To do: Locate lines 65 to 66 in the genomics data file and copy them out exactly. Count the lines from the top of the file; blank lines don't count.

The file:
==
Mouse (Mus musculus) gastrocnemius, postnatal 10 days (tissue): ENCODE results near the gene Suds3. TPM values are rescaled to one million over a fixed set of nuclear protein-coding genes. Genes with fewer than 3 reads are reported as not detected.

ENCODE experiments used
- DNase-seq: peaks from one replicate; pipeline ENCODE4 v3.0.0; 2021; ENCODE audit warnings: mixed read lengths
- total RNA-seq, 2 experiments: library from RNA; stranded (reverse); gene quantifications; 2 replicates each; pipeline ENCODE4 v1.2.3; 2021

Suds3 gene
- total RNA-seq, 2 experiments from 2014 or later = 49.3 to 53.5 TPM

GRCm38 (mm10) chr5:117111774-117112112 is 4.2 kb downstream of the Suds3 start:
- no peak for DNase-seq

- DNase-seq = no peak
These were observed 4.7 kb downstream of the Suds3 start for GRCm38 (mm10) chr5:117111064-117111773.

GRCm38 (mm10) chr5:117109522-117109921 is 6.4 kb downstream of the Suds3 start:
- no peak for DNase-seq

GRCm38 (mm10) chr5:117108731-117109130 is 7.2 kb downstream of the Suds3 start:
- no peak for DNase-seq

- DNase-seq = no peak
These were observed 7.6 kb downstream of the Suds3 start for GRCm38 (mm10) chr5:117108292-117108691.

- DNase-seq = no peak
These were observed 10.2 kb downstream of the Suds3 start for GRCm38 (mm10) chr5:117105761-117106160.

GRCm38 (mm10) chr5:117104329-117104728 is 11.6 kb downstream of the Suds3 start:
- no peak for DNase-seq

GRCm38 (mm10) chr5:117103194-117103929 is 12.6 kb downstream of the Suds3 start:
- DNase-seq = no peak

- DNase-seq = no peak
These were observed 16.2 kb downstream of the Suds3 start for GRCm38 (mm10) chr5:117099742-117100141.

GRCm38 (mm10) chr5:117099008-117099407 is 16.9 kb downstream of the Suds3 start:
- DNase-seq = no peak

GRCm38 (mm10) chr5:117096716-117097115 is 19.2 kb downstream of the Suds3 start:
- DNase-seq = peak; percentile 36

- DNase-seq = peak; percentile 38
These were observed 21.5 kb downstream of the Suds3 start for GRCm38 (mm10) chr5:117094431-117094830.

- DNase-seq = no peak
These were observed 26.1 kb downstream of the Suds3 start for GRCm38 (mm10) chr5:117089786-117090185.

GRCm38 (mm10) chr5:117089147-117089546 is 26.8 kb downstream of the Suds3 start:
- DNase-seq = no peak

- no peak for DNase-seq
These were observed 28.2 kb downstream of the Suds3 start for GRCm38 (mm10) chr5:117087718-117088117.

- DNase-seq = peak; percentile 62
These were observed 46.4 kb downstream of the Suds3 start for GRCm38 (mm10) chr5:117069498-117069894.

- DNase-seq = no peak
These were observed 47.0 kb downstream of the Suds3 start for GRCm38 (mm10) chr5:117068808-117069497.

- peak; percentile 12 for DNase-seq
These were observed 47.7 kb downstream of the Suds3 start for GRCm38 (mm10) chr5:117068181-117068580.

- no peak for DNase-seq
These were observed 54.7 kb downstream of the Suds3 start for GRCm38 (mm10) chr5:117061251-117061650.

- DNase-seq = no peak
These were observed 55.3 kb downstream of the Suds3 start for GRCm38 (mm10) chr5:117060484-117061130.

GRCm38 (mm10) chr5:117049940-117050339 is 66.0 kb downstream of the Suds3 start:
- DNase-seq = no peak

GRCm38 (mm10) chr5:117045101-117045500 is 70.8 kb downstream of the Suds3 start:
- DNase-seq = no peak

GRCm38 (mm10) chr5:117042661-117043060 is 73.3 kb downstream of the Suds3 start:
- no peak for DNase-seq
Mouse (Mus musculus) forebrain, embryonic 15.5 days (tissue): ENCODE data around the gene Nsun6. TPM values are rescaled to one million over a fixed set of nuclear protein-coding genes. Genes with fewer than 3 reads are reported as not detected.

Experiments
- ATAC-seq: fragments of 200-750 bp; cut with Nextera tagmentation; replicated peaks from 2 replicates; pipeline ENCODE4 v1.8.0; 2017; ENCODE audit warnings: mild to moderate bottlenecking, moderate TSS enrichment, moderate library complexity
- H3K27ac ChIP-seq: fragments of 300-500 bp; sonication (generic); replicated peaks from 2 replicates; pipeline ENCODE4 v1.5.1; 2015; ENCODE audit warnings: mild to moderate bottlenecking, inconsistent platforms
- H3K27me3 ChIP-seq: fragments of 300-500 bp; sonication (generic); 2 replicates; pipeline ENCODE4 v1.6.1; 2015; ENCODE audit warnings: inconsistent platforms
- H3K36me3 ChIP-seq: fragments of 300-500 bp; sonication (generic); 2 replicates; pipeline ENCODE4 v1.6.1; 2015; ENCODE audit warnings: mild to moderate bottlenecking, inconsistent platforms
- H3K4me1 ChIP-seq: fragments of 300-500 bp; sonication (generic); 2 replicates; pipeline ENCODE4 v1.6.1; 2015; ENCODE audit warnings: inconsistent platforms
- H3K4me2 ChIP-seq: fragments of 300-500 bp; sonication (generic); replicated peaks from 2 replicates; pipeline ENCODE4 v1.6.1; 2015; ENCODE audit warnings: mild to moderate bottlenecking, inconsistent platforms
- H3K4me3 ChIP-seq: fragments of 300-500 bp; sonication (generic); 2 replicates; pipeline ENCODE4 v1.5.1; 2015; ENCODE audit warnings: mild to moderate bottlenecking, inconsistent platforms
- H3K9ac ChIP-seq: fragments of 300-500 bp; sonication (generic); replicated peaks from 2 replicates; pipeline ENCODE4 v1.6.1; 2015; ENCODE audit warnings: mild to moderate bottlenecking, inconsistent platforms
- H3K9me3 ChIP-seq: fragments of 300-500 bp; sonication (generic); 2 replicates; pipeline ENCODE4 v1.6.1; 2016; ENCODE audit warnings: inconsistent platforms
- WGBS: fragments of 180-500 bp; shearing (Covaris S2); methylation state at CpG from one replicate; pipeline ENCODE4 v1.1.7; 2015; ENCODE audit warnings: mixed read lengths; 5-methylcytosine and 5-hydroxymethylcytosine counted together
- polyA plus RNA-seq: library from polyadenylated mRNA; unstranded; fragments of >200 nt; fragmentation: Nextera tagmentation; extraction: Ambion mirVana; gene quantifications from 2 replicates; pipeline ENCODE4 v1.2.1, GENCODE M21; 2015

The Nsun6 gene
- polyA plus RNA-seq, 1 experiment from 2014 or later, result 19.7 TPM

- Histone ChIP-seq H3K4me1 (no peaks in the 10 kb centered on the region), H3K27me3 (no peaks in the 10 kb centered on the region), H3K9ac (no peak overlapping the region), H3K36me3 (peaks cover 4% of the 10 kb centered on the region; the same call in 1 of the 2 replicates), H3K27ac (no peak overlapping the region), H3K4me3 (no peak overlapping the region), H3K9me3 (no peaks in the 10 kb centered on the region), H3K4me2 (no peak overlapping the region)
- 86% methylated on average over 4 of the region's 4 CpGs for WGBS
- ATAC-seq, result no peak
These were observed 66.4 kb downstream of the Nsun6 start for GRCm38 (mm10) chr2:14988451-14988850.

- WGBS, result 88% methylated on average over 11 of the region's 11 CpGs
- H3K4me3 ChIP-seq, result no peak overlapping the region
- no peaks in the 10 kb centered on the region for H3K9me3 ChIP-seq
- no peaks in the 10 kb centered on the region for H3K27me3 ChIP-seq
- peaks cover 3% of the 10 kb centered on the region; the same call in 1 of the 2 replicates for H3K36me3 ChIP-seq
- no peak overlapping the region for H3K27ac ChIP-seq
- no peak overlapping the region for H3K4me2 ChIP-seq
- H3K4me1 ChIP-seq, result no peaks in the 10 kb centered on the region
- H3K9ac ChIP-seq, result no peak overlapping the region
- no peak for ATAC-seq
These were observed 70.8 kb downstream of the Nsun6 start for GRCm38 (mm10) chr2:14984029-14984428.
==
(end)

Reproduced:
- polyA plus RNA-seq: library from polyadenylated mRNA; unstranded; fragments of >200 nt; fragmentation: Nextera tagmentation; extraction: Ambion mirVana; gene quantifications from 2 replicates; pipeline ENCODE4 v1.2.1, GENCODE M21; 2015

The Nsun6 gene